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FOR IMMEDIATE RELEASE CRM

FRIDAY, DECEMBER 16, 1994 (202) 616-2771


TDD (202) 514-1888

UNION OFFICIAL PLEADS GUILTY


IN MARINE ENGINEERS BENEFICIAL ASSOCIATION CASE

WASHINGTON, D.C.--The Department of Justice today announced


that a former official of the Marine Engineers Beneficial
Association/National Maritime Union (MEBA/NMU) pleaded guilty to
racketeering conspiracy charges in connection with his activities
with the union.
Donald Kenneth Masingo, 67, of Chesapeake, Virginia, and
Coral Springs, Florida, entered his plea in U.S. District Court
in Washington, D.C.
The RICO conspiracy charge is part of an indictment returned
in June 1993 in Washington D.C. against 16 officials and former
officials of the MEBU/NMU. That case, US v C. Eugene "Gene"
Defries, et al, is scheduled for trial on January 23, 1995.
Masingo's plea agreement with the government requires him to
make restitution to MEBA of $249,008.48 plus interest, which
represents the severance payment he illegally received as a
result of corrupt actions charged in the RICO indictment.
Masingo also agreed to fully cooperate with the government.
The defendant simultaneously pleaded to a criminal charge
filed in Norfolk, Virginia, charging him with conspiracy to
defraud the government.
According to the RICO conspiracy count of the indictment,
and facts admitted by Masingo, between l983 and 1991, Masingo was
employed by the union as a branch agent for the Port of Baltimore
and served as director of the licensed division of MEBA.
Masingo, together with his co-defendants, all former MEBA
officials and others, conspired to conduct the affairs of the
union through a pattern of racketeering activity, including mail
fraud in connection with union elections and embezzlement of some
$2 million in severance payments and extortion. Masingo and his
co-defendants would solicit ballots from MEBA members and then
vote the ballots for themselves. The fraud also included the
opening of sealed voted ballots discarding legitimate ballots,
and replacing them with improperly obtained duplicates. The
extortion stems from Masingo and his co-defendants obtaining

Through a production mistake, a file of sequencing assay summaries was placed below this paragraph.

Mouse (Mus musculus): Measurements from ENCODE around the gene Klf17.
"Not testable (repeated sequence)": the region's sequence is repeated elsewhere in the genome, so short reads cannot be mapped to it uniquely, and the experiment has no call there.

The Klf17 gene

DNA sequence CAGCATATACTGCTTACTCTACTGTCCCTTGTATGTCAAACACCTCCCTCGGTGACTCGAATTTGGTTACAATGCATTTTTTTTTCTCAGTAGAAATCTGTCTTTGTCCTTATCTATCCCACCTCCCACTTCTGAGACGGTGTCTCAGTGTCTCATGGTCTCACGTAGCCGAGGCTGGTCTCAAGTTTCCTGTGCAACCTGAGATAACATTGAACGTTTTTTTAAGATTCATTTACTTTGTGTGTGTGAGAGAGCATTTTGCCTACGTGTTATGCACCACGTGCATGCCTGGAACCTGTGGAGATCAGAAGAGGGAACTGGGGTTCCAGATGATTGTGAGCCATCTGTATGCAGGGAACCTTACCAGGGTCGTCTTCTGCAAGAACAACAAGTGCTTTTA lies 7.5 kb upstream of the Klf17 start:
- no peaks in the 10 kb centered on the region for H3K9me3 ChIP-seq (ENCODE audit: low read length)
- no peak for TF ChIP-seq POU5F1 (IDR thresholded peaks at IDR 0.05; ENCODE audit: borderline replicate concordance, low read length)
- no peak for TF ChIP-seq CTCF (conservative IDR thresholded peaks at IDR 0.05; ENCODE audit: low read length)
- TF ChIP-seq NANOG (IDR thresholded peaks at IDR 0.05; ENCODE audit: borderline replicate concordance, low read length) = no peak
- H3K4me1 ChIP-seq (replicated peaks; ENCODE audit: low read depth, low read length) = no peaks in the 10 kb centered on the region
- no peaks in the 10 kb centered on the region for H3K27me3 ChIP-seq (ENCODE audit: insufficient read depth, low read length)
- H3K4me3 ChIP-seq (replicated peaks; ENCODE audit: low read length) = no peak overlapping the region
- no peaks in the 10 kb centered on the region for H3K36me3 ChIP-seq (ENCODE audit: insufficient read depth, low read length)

ballots and contributions to the MEBA political action fund from
union members through fear and economic harm.
According to the criminal charges filed in Norfolk, and the
facts admitted by Masingo, between 1983 and 1991, Masingo, as a
MEBA branch agent for the Port of Baltimore, approved or assisted
other conspirators in the approval and payment of more than
$230,000 on fraudulent "expense reimbursements" filed by John C.
Delullo, a MEBA representative in the Port of Norfolk, and
another MEBA representative in the Pot of Charleston. By
misclassifying their salaries as expenses, the two
representatives received their salaries "tax free"--unreported as
incomes by the union--and received more than $85,000 in pension
benefits from the MEBA plans to which they were not entitled.
The sentencing of Masingo has been set for June 6, 1995 in
U.S. District Court in Washington, D.C.
The maximum penalty for the RICO conspiracy charge is 20
years in prison and fines up to $250,00 or twice the amount of
the proceeds of the offense, whichever is higher.
As to the conspiracy to defraud charge, Masingo can be
sentenced to up to five years in prison and fined up to $250,000.
Additionally, the sentences may be run consecutively. The
sentences are subject to the federal sentencing guidelines and
are likely to be less than the statutory maximum.
The trial in Washington, D.C., is being handled by Sotiris
A. Planzos, Richard G. Covertino and Thomas Zaccaro, trial
attorneys with the Organized and Racketeering Section of the
Department of Justice.
The investigation in Washington, D.C., was conducted by the
FBI and the Office of Labor Racketeering, U.S. Department of
Labor, Office of Inspector General (DOL/IG) in Hyattsville,
Maryland.
The investigation in Norfolk has been conducted by the
Office of Labor Racketeering, U.S. Department of Labor Inspector
General (DOL/IG) in Hyattsville, Maryland, the Criminal
Investigation Division of the Internal Revenue Service in Norfolk
and the FBI. The case is being prosecuted there by Assistant
U.S. Attorney James A. Metcalfe of Norfolk.
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